American Poetry

There’s No Salvation in Elsewhere

'If nothing's here, nothing's there', writes poet Stephen Dunn about the instinct to believe that happiness is a place other than where we are, over the horizon, up in the sky, on the streets of a foreign city. If you are expecting to find salvation there, he says, all you'll find are reflections of the… Continue reading There’s No Salvation in Elsewhere

Chinese Poetry

A Lifetime is Empty Like the Void – Wang Wei

Considered one of China's greatest classical poets, 8th century Wang Wei was also a painter and musician, as well as a courtier and statesman during the Tang Dynasty. His art was deeply influenced by his study of Ch'an, whose philosophy was expressed through the simplicity of the images in both his paintings and his verses. … Continue reading A Lifetime is Empty Like the Void – Wang Wei

Chinese Poetry

Do Not Pass Your Days and Nights in Vain – Shitou’s Sandokai

The Sandokai, sometimes translated as The Harmony of Difference and Equality, was written by master Shitou – known as Sekito Kisen in Japanese – an 8th century Chinese monk, and a student of Huineng and Huineng’s successor, Qingyuan Xingsi (Seigen Gyoshi). The Sandokai was written at a time when there were two opposing factions within… Continue reading Do Not Pass Your Days and Nights in Vain – Shitou’s Sandokai

American Poetry, Poetry

Between Walls – William Carlos Williams

A pediatric doctor by training, Puerto Rican-American poet William Carlos Williams advanced his poetry by scribbling lines and ideas onto the notebooks of his medical profession. What grew out of this practice was a way of writing that was strikingly humane and attuned to the American vernacular. Between Walls is a simple poem that almost… Continue reading Between Walls – William Carlos Williams

American Poetry, English Poetry, Poetry

Following the Thread, Finer Than a Cobweb – Denise Levertov

Can we detect a guiding filament in our lives, like Ariadne's thread that led Theseus out of the labyrinth? Is there a constant that runs through this perpetually-changing existence that pulls us this way and that? What is the nature of that thread and where did it come from? Denise Levertov wonders at its origins in… Continue reading Following the Thread, Finer Than a Cobweb – Denise Levertov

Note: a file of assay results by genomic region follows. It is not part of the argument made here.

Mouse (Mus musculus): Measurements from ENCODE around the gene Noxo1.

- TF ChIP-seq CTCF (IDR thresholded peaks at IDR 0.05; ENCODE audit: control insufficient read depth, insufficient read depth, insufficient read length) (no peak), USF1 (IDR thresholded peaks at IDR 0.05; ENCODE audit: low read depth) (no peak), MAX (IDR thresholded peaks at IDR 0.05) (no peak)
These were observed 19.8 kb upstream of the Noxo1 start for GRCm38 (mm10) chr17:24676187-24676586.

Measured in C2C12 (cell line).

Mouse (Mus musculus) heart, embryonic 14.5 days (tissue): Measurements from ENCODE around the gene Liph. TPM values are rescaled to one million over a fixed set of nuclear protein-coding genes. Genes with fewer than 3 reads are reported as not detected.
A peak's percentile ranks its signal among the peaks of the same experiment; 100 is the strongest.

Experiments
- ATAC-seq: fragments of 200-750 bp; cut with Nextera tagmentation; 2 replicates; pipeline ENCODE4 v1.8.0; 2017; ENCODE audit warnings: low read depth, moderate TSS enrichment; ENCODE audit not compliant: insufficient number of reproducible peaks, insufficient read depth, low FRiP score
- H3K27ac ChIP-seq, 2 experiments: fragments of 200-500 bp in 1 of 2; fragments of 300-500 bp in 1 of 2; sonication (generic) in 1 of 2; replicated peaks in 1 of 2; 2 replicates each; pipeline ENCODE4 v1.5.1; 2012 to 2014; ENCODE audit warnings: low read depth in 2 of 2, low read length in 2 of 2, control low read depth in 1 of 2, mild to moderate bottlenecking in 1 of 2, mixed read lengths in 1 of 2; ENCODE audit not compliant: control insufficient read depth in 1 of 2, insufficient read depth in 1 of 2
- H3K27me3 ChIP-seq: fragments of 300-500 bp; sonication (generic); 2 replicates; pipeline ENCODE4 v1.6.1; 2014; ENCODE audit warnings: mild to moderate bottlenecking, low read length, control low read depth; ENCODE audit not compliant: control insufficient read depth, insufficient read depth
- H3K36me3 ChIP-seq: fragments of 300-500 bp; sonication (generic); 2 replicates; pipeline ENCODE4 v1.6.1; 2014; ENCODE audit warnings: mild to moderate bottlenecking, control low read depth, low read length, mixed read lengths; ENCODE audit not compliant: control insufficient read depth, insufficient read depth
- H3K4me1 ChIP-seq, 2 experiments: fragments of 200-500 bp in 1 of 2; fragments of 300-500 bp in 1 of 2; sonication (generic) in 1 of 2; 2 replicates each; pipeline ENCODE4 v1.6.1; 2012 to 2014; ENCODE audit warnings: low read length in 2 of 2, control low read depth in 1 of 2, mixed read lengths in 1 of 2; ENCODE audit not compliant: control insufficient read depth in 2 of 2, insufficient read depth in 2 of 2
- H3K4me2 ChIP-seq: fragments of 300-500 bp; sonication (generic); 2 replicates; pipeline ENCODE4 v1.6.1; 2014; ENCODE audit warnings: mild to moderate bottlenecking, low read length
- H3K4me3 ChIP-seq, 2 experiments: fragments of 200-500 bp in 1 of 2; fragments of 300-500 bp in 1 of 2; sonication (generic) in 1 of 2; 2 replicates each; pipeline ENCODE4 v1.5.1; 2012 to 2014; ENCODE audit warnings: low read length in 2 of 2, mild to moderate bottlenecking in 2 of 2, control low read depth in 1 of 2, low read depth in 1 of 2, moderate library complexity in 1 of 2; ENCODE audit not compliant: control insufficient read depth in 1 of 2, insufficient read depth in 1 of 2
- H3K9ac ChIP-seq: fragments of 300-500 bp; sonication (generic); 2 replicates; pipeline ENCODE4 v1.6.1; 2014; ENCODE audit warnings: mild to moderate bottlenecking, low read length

Chinese Poetry, Poetry

Dongshan’s Hokyo Zanmai – Song of the Jewel Mirror Samadhi

Within a tradition already rich with sublime poetry, the Song of the Jewel Mirror Samadhi stands out as one of the most profound and beautiful verses to come out of 9th century China. The poem is attributed to master Dongshan Liangjie (known as Tozan Ryokai in Japan), who was the founder of the Caodong tradition… Continue reading Dongshan’s Hokyo Zanmai – Song of the Jewel Mirror Samadhi

Irish Poetry, Poetry

David Whyte on Love and Separation

If birth is a shock that whisks us out of another existence, a life that is whole and not lacking, then we can spend our whole lives in a state of longing for something we can't quite remember, that we can't quite articulate. In his poem about this kind of division and separation, 'Cleave', David… Continue reading David Whyte on Love and Separation

Chinese Poetry, Poetry

Ch’i-chi’s Little Pines

The orphan Ch'i-chi became a monk at an early age and matured during the end of the T'ang era, which was a tumultuous time in China both socially and politically. Ch'i-chi gathered a lot of recognition during his life for his poetry and writing. 'Little Pines' is a meditation on time and the mystery of… Continue reading Ch’i-chi’s Little Pines

Chinese Poetry, Poetry

Fu Ta-shih’s Poem: Empty Handed, I Hold a Hoe

The legendary inventor of the kyozo, the custom-made building for housing sutras, Fu Ta-shih (also known as Bodhisattva Shan-hui) was a 6th century Chinese poet and lay master. Below are two translations of one of his famous short poems or gathas.    Empty-handed, I hold a hoe. Walking on foot, I ride a buffalo. Passing… Continue reading Fu Ta-shih’s Poem: Empty Handed, I Hold a Hoe